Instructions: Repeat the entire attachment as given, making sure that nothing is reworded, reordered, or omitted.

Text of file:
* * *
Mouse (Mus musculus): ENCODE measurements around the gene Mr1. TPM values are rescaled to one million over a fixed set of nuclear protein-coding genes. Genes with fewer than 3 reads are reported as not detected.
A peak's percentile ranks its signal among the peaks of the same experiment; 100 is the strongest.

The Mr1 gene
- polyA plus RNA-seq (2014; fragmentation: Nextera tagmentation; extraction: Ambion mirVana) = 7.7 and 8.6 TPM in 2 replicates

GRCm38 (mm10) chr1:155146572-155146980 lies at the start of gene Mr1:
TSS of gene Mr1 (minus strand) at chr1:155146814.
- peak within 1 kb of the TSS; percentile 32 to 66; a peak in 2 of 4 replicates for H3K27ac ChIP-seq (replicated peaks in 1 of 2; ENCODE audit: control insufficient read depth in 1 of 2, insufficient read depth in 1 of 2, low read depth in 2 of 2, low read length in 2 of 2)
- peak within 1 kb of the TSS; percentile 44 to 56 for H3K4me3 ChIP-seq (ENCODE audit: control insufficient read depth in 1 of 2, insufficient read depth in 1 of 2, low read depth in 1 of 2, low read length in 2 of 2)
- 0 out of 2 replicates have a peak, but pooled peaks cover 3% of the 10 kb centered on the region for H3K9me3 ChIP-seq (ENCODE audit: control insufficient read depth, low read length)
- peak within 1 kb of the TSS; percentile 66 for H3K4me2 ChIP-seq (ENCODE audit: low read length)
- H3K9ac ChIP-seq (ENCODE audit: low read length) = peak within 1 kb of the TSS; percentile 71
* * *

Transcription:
Mouse (Mus musculus): ENCODE measurements around the gene Mr1. TPM values are rescaled to one million over a fixed set of nuclear protein-coding genes. Genes with fewer than 3 reads are reported as not detected.
A peak's percentile ranks its signal among the peaks of the same experiment; 100 is the strongest.

The Mr1 gene
- polyA plus RNA-seq (2014; fragmentation: Nextera tagmentation; extraction: Ambion mirVana) = 7.7 and 8.6 TPM in 2 replicates

GRCm38 (mm10) chr1:155146572-155146980 lies at the start of gene Mr1:
TSS of gene Mr1 (minus strand) at chr1:155146814.
- peak within 1 kb of the TSS; percentile 32 to 66; a peak in 2 of 4 replicates for H3K27ac ChIP-seq (replicated peaks in 1 of 2; ENCODE audit: control insufficient read depth in 1 of 2, insufficient read depth in 1 of 2, low read depth in 2 of 2, low read length in 2 of 2)
- peak within 1 kb of the TSS; percentile 44 to 56 for H3K4me3 ChIP-seq (ENCODE audit: control insufficient read depth in 1 of 2, insufficient read depth in 1 of 2, low read depth in 1 of 2, low read length in 2 of 2)
- 0 out of 2 replicates have a peak, but pooled peaks cover 3% of the 10 kb centered on the region for H3K9me3 ChIP-seq (ENCODE audit: control insufficient read depth, low read length)
- peak within 1 kb of the TSS; percentile 66 for H3K4me2 ChIP-seq (ENCODE audit: low read length)
- H3K9ac ChIP-seq (ENCODE audit: low read length) = peak within 1 kb of the TSS; percentile 71